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Scarlett v. City of Boston

Appeals Court of Massachusetts, Suffolk

July 19, 2018

LISA SCARLETT
v.
CITY OF BOSTON.

          Heard: March 5, 2018.

          Civil action commenced in the Superior Court Department on June 12, 2014. The case was heard by Robert L. Ullmann, J., on a motion for summary judgment.

          Mitchell J. Notis for the plaintiff.

          Lena-Kate K. Ahern, Assistant Corporation Counsel, for the defendant.

          Present: Vuono, Hanlon, & Wendlandt, JJ.

          WENDLANDT, J.

         After the defendant Boston public school department (BPS) declined to renew her employment contract to work as a second grade teacher, the plaintiff, Lisa Scarlett, brought an action in two counts, alleging, inter alia, that BPS violated G. L. c. 151B, § 4, by discriminating against her on the basis of her race (count I). A Superior Court judge allowed BPS's motion for summary judgment and dismissed her complaint. On appeal, we apply the familiar three-stage McDonnell Douglas paradigm for assessing an employer's motion for summary judgment with respect to an employee's claim of racial discrimination in the context of a work force reduction. See McDonnell Douglas Corp. v. Green, 411 U.S. 792, 802-805 (1973). See also Wheelock College v. Massachusetts Commn. Against Discrimination, 371 Mass. 130, 138 (1976). Finding that Scarlett met her burden under this paradigm, we reverse the judgment as to count I.[1]

         Background.

         We briefly summarize the material facts in the light most favorable to the plaintiff, the nonmoving party, reserving additional facts for later discussion. Sullivan v. Liberty Mut. Ins. Co., 444 Mass. 34, 35 (2005). In November of 2009, Scarlett, a black woman of Jamaican descent, was hired as a full-time provisional teacher, teaching second grade in a general education classroom at the David A. Ellis elementary school (Ellis school), a school which is part of BPS. Provisional teachers are hired under one-year contracts. Every spring, BPS issues "reasonable assurance letters" to provisional teachers whom it intends to retain for the following school year.[2] Scarlett received a reasonable assurance letter in the spring of 2010, and her contract was renewed for the 2010-2011 school year. Again, Scarlett taught second grade in a general education classroom.

         In October of 2010, BPS entered into an interim settlement agreement with the civil rights divisions of the United States Departments of Justice and Education regarding services provided to "English Language Learner" (ELL) students. Pursuant to the settlement agreement, BPS agreed to provide ELL students with sheltered English immersion (SEI) programs in core content classes, and also to train and to hire a sufficient number of teachers to serve ELL students.[3] In order to adequately serve its diverse student body, [4] BPS began requiring its provisional teachers either to obtain English as a second language (ESL) certification or to attend ESL "category" trainings.[5]

         In the 2010-2011 school year, the racial demographics of the student body and staff at the Ellis school were as follows:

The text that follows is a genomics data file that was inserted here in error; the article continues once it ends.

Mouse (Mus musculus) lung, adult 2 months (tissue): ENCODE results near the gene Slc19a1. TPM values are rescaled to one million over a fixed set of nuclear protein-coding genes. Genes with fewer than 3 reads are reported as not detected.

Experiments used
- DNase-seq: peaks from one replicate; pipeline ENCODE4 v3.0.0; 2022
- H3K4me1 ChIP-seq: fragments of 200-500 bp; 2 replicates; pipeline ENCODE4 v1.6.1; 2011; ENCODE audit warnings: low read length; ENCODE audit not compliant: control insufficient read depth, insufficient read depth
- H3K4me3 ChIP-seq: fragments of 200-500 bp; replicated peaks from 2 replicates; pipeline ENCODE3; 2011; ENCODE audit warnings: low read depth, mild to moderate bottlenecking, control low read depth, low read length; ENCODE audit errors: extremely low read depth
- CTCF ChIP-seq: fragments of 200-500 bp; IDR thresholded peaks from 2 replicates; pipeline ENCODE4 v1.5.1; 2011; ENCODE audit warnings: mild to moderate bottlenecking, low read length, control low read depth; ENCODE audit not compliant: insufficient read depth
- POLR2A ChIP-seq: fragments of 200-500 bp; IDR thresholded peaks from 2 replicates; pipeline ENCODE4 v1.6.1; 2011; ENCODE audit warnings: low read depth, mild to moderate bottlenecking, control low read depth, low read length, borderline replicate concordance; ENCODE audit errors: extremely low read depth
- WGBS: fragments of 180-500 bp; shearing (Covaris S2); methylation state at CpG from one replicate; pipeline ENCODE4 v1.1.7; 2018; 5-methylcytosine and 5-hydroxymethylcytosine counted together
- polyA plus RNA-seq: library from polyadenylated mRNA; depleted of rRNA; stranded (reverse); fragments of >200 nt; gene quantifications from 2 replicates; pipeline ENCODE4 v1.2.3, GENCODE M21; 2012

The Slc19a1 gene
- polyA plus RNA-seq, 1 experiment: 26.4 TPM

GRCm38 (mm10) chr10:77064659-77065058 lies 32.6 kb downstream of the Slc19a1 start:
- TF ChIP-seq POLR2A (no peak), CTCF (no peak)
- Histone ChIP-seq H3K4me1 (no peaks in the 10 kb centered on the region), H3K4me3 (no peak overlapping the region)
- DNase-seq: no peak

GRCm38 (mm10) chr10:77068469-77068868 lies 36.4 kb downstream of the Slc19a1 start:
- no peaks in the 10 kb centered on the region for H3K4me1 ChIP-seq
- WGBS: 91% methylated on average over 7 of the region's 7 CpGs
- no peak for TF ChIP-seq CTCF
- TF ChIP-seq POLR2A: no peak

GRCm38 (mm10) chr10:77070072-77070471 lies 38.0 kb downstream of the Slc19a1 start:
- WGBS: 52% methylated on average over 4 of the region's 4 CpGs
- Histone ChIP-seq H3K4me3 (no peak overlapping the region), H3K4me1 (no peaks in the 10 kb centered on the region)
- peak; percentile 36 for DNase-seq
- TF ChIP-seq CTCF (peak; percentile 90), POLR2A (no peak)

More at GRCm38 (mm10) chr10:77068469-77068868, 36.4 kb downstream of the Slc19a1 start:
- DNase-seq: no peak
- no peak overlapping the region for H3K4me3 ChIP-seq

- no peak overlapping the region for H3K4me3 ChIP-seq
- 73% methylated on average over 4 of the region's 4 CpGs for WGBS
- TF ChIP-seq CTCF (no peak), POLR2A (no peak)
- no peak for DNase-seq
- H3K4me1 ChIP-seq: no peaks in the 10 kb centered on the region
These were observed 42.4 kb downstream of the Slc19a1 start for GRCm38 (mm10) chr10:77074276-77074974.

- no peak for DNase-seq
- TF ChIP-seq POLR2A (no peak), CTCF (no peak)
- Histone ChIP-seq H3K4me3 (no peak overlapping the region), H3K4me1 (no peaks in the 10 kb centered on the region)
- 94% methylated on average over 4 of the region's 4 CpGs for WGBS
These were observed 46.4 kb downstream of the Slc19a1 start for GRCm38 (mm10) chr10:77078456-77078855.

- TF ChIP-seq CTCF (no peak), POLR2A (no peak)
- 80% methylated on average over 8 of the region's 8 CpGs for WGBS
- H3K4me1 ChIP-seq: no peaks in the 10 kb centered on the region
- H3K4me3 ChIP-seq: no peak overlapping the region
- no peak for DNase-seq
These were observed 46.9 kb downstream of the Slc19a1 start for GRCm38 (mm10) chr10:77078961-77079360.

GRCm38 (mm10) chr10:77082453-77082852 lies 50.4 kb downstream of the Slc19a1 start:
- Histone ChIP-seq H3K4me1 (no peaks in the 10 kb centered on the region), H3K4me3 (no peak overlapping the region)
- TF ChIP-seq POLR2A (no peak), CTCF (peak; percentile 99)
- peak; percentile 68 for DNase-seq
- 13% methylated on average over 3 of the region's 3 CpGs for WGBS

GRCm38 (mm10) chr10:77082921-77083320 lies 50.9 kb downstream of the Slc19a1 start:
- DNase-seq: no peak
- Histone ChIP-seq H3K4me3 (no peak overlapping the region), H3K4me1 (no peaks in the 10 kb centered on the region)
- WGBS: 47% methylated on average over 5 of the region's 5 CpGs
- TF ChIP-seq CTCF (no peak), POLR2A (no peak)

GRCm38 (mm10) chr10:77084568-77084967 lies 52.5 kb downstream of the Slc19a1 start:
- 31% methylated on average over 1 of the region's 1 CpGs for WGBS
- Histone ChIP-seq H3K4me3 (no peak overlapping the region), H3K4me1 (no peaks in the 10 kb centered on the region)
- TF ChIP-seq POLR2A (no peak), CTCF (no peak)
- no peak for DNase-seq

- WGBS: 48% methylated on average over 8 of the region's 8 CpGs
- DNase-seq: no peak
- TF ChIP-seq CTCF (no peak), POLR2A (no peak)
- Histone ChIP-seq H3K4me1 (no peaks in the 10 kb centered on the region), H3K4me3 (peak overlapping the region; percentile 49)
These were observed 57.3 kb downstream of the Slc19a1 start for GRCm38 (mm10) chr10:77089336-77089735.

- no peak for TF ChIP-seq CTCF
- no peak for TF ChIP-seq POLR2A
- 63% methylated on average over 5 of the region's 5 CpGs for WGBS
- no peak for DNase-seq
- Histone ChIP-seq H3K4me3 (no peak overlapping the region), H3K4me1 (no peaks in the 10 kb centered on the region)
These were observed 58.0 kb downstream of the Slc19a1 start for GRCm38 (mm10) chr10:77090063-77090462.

Student Body

Staff

Hispanic

61.4%

28.2%

Black

37.0

46.2

White, Asian or other/multiracial

1.5

23.1 (White)

Native American

0

2.6

         As previously indicated, Scarlett's race is black. Approximately forty percent of Ellis school students were ELL students.

         In February of 2011, Norman Townsend became principal of the Ellis school, and shortly thereafter was informed that BPS faced a $63 million budget shortfall for the upcoming 2011-2012 school year. BPS was required, as a result, to reduce staff. The Ellis school was no exception; Townsend was forced to reduce the Ellis school staff, including some provisional teachers. In doing so, Townsend prioritized maintaining the services, including the SEI program, [6] it was providing to its ELL students, many of whom required services in Spanish.

         There were seven provisional teachers, including Scarlett, whose contracts were subject to nonrenewal in view of the budget shortfall: two Hispanic SEI teachers (one was ESL certified and the other was not, but had majored in Spanish in college); three ESL certified white teachers (two of whom taught SEI classes and one of whom taught music); and two black teachers (Scarlett and a math specialist). Scarlett and the math specialist both lacked SEI teaching experience, and the math teacher also lacked ESL certification. Scarlett had been working on her ESL certification and received it on June 17, 2011, three days after BPS informed her that her contract would not be renewed for the 2011-2012 school year.

         In connection with the annual "probable organization" meeting, during which BPS administration representatives met with leadership from the Ellis school to decide how properly to staff the school for the upcoming 2011-2012 school year, Townsend recommended that neither Scarlett nor the other black provisional teacher (the math specialist) be renewed.[7] Scarlett did not receive a reasonable assurance letter, and in June of 2011, [8] BPS informed Scarlett that, due to budget constraints, her contract would not be renewed for the 2011-2012 school year.[9]The math ...


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